Zoya Niedermann is a Canadian artist known for her bronze sculpture depicting architectural elements that incorporate the human form. She fuses the city’s landscape of geometric planes, arches, and doorways together with organic figures, literally connecting mankind with his urban surroundings.
Niedermann was born in Montreal in 1954. Her grandmother emigrated to Canada from the Ukraine, and her father, from Belarus, was a mechanical engineer who worked at Canadair after the Second World War before pursuing his passion of photography. She inherited his aesthetics in composition and balance of space.
Niedermann studied at Sir George Williams University and the Fine Arts School of the Montreal Museum of Fine Arts. In 1993 she won the Hakone Open-Air Museum price representing Canada at the Fujisanki Biennale in Japan, alongside artists Joel Shapiro and Magdalena Abakanowicz. She has sculptures in prestigious private collections world wide including that of Lady Victoria de Rothschild, SNC-Lavalin, the George Bernard Shaw Theatre in Niagara-on-the-Lake, the University of Windsor Library, Utsukushi-ga-hara Open-Air Museum in Japan, and the de Young Museum in San Francisco.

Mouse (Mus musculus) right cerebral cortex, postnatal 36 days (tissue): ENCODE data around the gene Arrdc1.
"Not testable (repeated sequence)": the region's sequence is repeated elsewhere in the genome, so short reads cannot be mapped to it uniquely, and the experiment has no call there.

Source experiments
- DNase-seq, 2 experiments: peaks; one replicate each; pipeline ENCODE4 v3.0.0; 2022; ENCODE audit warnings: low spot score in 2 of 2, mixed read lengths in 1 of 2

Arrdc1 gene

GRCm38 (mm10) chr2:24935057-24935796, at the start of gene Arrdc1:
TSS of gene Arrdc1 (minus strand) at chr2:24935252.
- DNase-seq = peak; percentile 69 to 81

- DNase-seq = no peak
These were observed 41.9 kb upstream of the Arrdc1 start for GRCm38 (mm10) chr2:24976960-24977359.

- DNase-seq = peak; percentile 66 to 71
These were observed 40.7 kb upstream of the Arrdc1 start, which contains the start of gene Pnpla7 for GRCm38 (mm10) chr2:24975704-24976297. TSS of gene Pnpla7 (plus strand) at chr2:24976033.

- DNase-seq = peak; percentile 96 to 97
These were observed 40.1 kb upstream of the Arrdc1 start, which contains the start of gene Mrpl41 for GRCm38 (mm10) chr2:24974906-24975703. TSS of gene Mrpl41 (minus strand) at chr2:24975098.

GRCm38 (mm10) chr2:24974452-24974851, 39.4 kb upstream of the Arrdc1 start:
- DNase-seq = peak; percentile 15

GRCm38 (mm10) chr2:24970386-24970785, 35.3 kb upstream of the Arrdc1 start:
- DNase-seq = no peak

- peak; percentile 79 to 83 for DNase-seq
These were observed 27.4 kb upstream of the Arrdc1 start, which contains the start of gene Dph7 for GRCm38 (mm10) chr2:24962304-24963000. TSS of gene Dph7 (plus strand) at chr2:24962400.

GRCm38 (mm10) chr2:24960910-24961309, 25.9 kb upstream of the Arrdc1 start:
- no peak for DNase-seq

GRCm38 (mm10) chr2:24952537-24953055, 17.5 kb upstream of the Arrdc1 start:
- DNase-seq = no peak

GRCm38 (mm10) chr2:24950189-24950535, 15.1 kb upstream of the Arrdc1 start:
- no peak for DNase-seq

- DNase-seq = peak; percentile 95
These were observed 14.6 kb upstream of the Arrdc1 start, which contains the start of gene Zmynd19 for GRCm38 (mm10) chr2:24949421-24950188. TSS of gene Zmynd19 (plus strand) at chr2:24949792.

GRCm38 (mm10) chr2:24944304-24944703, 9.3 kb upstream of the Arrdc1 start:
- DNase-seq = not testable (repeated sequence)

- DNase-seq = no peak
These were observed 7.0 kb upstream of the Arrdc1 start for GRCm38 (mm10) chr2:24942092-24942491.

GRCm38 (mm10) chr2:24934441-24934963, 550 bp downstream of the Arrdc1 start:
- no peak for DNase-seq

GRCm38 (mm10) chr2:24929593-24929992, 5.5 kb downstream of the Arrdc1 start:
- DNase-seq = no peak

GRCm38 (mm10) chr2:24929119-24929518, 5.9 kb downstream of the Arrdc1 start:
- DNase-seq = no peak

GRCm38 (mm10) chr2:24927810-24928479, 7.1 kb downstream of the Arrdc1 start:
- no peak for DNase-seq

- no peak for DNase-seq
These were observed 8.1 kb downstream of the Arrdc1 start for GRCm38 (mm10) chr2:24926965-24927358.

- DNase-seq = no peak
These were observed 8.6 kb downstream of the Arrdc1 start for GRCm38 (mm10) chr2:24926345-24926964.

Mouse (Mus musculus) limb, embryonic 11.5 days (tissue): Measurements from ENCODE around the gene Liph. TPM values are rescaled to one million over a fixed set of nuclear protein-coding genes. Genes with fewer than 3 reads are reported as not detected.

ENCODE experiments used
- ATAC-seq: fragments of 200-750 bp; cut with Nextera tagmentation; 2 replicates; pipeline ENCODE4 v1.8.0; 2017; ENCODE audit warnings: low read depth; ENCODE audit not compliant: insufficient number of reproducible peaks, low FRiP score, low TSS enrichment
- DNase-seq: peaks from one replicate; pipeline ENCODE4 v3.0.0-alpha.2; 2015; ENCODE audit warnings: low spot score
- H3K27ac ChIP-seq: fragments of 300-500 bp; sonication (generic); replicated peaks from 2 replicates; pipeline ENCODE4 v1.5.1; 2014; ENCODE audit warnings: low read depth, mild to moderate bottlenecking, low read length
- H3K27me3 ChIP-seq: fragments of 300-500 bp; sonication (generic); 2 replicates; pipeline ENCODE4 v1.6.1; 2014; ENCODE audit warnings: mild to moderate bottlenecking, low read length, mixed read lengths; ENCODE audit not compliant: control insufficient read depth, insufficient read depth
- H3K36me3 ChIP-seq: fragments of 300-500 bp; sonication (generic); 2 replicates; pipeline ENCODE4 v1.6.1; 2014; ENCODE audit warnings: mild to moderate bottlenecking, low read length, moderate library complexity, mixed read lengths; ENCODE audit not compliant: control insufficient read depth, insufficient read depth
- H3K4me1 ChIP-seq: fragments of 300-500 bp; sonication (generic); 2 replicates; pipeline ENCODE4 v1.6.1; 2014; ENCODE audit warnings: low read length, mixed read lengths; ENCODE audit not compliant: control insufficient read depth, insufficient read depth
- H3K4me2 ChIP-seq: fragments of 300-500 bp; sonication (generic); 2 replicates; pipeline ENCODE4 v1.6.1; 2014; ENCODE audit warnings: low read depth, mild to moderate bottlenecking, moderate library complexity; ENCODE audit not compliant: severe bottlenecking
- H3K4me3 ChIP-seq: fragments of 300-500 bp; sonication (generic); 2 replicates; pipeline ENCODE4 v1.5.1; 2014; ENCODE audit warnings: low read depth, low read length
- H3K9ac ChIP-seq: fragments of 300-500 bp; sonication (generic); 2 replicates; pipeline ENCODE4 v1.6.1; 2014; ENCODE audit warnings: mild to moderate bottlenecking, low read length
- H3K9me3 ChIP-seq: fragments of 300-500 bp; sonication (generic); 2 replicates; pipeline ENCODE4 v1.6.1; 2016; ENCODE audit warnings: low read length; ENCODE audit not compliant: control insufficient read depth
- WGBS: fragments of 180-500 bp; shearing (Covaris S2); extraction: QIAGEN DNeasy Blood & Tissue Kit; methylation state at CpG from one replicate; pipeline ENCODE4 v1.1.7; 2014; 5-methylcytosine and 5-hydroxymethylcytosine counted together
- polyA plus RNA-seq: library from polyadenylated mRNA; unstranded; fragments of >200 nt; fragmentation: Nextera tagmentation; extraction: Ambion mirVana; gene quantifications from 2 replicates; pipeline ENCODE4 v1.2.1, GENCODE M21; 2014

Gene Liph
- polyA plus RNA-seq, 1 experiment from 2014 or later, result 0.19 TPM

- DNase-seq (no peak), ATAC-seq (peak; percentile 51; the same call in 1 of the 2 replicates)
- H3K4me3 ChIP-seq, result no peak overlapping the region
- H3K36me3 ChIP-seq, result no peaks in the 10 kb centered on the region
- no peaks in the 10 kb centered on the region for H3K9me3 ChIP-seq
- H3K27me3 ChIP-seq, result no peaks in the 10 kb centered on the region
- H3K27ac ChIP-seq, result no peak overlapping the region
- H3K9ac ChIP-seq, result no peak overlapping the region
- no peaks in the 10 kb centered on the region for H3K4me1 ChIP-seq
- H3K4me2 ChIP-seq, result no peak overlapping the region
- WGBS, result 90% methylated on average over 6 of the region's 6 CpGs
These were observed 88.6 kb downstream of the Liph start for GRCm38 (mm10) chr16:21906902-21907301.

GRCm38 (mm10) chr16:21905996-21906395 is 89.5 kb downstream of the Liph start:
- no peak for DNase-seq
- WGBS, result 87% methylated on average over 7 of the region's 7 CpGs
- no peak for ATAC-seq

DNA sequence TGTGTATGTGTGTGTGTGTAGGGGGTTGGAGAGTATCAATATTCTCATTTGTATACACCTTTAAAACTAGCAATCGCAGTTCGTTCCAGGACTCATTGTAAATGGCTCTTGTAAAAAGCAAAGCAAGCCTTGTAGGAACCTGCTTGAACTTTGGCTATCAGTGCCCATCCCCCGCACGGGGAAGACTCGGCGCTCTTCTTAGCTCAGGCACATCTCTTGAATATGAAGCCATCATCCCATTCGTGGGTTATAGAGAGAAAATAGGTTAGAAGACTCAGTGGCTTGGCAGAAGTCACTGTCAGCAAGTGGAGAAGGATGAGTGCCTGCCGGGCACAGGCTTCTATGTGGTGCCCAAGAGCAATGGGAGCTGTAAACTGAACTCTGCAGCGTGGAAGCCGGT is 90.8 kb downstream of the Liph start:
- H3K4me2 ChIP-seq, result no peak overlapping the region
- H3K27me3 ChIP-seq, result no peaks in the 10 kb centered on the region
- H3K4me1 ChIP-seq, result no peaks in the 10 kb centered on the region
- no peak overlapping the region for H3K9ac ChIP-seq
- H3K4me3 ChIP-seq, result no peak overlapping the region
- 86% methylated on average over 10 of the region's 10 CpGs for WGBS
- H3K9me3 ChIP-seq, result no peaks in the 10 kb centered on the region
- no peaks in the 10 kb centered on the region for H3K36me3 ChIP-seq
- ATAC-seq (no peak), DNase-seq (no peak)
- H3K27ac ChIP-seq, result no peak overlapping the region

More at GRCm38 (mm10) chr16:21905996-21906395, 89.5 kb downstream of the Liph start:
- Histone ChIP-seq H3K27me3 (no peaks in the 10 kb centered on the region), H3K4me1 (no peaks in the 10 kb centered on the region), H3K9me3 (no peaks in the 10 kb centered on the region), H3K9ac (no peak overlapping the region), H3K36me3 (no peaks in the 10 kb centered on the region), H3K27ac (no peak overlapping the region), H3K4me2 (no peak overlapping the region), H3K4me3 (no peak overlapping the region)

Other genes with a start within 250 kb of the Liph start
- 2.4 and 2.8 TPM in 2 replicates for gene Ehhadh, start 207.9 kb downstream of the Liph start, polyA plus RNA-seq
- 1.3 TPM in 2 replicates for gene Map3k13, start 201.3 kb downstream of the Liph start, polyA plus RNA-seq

She works in Canada and travels to Italy where her bronzes are cast in foundries that Botero, Bernini, and Boccioni have used for centuries.